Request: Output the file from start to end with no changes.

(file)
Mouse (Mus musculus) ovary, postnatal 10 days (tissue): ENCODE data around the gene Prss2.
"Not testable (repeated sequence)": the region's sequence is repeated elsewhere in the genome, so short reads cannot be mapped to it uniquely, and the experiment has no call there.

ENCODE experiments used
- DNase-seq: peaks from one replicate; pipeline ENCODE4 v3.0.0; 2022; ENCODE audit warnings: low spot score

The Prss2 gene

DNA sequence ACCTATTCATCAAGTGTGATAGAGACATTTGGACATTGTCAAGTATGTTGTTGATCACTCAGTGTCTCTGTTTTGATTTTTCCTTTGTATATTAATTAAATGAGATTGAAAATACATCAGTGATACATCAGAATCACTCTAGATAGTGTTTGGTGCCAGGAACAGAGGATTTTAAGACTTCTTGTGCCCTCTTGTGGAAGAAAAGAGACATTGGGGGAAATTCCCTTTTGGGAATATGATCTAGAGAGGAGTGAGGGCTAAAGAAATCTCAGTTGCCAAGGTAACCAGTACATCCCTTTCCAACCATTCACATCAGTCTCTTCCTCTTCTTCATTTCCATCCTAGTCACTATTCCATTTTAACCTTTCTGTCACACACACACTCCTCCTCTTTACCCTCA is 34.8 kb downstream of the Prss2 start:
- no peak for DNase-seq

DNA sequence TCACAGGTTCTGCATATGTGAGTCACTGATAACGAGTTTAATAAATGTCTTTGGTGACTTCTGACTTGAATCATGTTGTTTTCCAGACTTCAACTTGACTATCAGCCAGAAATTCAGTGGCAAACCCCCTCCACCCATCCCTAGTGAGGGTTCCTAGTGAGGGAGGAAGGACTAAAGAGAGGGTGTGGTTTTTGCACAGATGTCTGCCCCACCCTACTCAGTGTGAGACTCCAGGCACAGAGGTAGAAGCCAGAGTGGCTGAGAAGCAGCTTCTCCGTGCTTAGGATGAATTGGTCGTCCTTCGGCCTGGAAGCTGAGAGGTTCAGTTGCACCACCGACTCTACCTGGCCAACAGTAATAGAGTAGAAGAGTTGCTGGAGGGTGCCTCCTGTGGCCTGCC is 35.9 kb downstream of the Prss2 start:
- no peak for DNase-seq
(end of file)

Mouse (Mus musculus) ovary, postnatal 10 days (tissue): ENCODE data around the gene Prss2.
"Not testable (repeated sequence)": the region's sequence is repeated elsewhere in the genome, so short reads cannot be mapped to it uniquely, and the experiment has no call there.

ENCODE experiments used
- DNase-seq: peaks from one replicate; pipeline ENCODE4 v3.0.0; 2022; ENCODE audit warnings: low spot score

The Prss2 gene

DNA sequence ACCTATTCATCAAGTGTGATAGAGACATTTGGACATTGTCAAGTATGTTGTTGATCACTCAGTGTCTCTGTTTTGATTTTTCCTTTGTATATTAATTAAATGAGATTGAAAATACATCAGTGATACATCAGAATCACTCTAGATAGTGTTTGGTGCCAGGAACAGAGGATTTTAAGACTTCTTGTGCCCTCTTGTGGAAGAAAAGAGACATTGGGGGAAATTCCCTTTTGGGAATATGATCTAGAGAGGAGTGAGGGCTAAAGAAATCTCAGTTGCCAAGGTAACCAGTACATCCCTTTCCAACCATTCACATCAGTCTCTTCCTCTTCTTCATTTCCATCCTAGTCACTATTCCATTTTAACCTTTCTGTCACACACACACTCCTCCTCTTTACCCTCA is 34.8 kb downstream of the Prss2 start:
- no peak for DNase-seq

DNA sequence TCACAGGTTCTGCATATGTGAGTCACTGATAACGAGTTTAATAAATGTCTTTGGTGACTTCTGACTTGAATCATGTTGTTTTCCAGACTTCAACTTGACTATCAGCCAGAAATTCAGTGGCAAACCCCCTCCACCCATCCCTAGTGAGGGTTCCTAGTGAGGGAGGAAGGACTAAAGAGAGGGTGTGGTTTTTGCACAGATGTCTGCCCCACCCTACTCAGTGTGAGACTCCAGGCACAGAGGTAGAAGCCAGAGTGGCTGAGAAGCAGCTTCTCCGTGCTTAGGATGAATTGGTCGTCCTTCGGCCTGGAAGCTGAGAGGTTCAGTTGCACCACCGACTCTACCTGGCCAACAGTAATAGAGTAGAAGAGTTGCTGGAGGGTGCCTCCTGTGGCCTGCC is 35.9 kb downstream of the Prss2 start:
- no peak for DNase-seq